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Simple gravity question no math involved

  1. Sep 10, 2008 #1
    1. The problem statement
    This is the bouncing ball lab. My question is when and why is the sign (-/+) different in the acceleration of gravity and the bouncing ball.

    For example when the ball was in the air, it's acceleration was approx. 10 m/s2, which is very close numerically to the acceleration of gravity which is -9.8 m/s2. but why are the signs different. why is the acceleration of the ball positive if the accelereation of the force that's pulling the ball down (gravity) negative?

    thank you
     
  2. jcsd
  3. Sep 10, 2008 #2

    Dick

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    You must be measuring distances so that larger numbers are lower than higher numbers. Flip the meter stick around.
     
  4. Sep 10, 2008 #3
    thanks a lot, definatly inspired me to write my answer.

    i wrote "The signs are different between the acceleration of gravity and that of the bouncing ball because of the placement of the position detector. We placed it above the ball which would have it acting against gravity thus flipping the signs around. In order for the acceleration of gravity and the bouncing ball to be the same (both negative) we would need to place the detector on the ground beneath the ball because that’s how gravity works."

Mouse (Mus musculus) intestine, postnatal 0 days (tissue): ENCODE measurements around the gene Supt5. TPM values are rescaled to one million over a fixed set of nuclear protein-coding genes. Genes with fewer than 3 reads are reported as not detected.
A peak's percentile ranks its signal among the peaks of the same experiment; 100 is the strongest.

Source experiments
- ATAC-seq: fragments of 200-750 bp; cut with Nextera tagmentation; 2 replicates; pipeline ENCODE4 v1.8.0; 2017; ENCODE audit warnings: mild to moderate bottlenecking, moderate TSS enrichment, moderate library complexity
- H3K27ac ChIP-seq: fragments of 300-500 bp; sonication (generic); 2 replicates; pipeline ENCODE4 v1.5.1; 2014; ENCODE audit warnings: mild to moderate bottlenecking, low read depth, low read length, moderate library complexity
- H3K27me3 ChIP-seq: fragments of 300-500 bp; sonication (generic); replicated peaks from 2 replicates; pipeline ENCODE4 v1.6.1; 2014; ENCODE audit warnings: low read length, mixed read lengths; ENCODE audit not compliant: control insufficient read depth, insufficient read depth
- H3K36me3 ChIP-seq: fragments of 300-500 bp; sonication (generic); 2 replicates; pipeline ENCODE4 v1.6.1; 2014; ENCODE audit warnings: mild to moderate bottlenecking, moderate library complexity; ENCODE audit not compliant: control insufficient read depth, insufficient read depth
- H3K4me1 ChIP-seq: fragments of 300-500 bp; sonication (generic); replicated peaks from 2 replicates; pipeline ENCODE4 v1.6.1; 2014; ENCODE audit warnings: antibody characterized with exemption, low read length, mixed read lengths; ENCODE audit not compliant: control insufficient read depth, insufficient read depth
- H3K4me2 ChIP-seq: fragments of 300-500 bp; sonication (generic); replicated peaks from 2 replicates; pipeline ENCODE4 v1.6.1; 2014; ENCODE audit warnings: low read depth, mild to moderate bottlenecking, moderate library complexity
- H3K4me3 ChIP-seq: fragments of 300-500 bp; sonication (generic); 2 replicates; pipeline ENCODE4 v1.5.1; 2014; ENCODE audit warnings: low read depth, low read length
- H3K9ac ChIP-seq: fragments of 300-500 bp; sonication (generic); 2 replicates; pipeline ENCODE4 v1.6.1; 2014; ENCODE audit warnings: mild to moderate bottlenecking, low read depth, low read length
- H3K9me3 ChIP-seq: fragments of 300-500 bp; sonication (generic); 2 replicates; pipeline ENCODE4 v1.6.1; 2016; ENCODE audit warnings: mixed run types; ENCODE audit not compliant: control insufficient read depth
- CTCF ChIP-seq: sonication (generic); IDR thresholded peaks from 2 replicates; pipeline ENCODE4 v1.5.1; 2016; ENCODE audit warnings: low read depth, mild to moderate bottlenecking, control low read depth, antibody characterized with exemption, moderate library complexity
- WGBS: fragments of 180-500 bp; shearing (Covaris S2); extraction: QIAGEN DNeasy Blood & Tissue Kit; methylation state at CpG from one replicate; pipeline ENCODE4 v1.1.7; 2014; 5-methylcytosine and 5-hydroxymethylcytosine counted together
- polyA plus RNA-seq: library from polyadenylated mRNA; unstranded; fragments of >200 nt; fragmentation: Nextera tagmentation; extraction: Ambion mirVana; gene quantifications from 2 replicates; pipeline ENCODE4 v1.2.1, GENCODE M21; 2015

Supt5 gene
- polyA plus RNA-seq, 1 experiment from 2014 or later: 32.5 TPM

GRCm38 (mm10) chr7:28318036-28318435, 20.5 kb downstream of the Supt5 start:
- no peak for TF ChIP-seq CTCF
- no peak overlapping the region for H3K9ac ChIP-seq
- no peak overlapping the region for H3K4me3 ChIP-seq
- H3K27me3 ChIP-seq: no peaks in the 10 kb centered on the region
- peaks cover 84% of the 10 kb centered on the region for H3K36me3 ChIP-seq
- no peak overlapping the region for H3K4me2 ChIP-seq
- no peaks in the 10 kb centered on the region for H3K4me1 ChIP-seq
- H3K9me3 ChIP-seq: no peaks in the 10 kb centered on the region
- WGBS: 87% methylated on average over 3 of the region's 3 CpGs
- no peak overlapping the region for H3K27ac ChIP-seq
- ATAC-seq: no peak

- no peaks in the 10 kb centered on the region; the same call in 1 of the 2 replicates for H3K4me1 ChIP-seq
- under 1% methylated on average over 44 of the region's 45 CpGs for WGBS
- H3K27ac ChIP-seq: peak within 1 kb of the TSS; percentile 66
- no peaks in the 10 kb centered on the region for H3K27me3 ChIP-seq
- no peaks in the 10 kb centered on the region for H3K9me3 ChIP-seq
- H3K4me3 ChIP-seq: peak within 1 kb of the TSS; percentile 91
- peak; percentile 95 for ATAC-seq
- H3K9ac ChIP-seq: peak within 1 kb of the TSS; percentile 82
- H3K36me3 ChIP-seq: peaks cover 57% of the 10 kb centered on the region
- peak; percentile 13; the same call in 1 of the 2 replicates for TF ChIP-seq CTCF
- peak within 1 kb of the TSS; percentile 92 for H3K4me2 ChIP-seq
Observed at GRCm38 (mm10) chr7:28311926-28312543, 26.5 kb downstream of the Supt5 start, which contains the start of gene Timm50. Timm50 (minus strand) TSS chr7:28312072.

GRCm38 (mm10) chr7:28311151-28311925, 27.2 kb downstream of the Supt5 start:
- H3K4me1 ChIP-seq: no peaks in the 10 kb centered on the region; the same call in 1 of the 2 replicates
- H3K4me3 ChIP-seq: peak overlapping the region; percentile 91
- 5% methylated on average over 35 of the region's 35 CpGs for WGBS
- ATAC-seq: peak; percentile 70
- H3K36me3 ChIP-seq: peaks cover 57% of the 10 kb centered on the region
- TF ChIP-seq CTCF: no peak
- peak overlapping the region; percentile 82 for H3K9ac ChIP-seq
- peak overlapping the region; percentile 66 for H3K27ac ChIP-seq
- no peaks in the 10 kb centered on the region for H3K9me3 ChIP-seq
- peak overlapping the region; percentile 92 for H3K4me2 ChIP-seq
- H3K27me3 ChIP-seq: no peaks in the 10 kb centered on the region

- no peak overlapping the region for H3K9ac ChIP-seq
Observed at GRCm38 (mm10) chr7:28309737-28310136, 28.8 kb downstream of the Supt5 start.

5. Sep 10, 2008 #4

    Dick

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    What's important is not where the 'detector' is located. It's what direction it points. For g to be negative, larger numbers should correspond to larger elevations.
     
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